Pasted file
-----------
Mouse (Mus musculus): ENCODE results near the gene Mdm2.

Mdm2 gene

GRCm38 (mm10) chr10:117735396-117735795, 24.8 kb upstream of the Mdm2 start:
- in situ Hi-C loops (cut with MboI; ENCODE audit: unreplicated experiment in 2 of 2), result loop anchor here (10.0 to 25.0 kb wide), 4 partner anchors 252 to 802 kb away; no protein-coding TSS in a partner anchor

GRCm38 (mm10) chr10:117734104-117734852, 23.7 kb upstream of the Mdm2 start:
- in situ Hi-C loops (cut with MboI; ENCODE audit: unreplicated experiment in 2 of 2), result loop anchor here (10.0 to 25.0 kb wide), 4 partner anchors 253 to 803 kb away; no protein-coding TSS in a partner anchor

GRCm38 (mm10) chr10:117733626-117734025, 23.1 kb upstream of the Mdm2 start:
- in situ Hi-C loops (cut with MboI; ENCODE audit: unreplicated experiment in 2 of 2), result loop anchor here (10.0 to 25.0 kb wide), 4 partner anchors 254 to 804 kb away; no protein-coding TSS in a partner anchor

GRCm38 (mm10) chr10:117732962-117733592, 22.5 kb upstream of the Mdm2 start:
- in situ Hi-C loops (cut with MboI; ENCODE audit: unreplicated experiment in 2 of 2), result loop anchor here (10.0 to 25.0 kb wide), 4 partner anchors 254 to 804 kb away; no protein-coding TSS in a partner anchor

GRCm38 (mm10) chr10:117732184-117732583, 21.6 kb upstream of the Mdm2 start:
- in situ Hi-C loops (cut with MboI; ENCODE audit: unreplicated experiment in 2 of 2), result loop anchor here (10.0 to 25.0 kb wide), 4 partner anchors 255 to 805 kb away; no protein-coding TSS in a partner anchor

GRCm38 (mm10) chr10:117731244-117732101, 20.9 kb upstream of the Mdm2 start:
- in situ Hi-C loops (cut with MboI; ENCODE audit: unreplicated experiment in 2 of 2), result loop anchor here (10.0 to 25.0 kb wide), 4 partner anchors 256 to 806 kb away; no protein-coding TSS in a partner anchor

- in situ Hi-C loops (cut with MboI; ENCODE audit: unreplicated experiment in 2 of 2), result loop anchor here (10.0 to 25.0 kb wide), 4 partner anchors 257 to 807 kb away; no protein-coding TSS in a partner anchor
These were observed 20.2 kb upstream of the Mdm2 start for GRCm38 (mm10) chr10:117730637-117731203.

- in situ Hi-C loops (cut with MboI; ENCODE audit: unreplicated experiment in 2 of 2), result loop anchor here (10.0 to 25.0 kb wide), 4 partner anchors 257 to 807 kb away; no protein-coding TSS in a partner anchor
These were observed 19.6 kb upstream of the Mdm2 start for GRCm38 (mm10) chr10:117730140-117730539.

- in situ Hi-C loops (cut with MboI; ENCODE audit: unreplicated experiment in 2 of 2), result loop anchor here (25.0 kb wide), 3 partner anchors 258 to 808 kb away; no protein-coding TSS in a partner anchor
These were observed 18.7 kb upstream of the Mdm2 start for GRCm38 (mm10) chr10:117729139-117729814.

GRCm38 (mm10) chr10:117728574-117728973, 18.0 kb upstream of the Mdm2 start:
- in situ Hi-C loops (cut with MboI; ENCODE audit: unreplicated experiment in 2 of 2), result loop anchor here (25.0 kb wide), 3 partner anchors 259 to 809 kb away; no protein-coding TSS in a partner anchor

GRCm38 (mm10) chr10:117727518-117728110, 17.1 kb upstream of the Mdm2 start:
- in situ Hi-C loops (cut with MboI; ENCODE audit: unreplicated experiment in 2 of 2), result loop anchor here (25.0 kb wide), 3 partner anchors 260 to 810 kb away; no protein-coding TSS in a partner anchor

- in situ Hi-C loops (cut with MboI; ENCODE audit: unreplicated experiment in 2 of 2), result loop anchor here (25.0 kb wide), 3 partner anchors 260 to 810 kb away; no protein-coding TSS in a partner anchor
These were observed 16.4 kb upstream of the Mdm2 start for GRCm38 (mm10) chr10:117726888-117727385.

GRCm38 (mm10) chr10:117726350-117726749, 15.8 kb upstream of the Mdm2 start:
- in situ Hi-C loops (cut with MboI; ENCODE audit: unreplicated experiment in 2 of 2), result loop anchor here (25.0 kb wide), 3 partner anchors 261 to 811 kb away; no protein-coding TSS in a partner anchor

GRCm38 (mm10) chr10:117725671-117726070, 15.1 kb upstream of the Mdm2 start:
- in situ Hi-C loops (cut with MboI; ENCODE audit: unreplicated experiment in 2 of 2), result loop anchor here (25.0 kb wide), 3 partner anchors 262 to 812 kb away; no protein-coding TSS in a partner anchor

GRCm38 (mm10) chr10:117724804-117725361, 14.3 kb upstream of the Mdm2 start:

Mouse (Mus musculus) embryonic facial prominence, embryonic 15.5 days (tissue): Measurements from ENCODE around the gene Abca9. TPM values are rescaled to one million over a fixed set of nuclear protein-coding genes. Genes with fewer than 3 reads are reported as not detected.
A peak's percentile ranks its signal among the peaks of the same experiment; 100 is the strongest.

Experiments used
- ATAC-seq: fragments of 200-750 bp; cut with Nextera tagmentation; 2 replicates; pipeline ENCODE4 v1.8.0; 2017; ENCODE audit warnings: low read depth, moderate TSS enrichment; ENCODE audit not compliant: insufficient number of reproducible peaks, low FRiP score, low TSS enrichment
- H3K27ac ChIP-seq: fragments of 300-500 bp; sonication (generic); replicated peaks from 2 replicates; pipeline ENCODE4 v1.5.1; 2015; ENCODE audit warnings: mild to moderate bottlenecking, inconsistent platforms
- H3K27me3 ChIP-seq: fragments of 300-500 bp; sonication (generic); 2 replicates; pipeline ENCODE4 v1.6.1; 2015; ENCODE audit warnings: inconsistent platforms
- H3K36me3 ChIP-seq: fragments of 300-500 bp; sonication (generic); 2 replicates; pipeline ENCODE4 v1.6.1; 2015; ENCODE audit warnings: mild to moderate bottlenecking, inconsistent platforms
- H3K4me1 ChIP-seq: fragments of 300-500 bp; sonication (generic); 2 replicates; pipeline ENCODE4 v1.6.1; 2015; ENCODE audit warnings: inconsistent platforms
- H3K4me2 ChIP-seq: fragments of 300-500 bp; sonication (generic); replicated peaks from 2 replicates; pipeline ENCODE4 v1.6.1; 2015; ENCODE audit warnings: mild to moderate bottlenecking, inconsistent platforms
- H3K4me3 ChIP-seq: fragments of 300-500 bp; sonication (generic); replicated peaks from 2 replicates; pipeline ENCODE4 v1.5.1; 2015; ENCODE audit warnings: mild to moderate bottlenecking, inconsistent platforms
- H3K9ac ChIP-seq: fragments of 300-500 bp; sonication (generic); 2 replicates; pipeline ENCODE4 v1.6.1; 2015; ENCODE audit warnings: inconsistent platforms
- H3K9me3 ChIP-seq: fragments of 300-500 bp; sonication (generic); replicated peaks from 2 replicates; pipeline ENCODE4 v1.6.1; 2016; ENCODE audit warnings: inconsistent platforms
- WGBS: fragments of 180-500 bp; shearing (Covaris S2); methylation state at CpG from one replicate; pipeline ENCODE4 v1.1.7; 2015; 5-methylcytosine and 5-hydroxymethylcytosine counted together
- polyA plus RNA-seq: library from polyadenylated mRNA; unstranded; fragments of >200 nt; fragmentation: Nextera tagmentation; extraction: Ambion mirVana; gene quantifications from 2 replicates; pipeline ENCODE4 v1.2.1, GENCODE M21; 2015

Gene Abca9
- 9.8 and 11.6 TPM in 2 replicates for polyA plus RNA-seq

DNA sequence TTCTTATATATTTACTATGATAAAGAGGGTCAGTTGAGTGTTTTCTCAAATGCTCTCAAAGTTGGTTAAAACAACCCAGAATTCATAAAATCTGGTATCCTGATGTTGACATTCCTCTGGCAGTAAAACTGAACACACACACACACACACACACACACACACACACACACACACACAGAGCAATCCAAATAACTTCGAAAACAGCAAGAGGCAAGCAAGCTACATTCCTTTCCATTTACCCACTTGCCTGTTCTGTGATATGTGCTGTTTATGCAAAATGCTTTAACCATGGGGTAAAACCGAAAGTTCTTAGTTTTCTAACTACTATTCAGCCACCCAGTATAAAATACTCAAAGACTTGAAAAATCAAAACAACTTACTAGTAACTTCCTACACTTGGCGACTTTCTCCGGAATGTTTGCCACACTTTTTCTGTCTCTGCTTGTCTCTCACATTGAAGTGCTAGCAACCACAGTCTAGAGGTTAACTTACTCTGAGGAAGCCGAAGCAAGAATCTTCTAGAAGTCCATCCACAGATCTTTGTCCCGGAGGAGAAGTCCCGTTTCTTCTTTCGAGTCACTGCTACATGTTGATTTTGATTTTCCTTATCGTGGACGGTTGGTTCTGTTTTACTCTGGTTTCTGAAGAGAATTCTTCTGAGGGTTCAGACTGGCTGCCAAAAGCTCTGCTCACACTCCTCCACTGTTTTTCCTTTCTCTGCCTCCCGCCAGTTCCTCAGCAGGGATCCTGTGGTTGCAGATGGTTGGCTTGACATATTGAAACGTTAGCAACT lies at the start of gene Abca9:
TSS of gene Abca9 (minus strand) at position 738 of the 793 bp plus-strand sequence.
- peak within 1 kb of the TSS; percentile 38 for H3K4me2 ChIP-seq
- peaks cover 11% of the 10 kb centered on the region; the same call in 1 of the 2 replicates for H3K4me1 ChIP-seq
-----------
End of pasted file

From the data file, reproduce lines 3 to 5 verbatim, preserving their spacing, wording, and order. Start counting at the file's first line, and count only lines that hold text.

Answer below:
GRCm38 (mm10) chr10:117735396-117735795, 24.8 kb upstream of the Mdm2 start:
- in situ Hi-C loops (cut with MboI; ENCODE audit: unreplicated experiment in 2 of 2), result loop anchor here (10.0 to 25.0 kb wide), 4 partner anchors 252 to 802 kb away; no protein-coding TSS in a partner anchor

GRCm38 (mm10) chr10:117734104-117734852, 23.7 kb upstream of the Mdm2 start: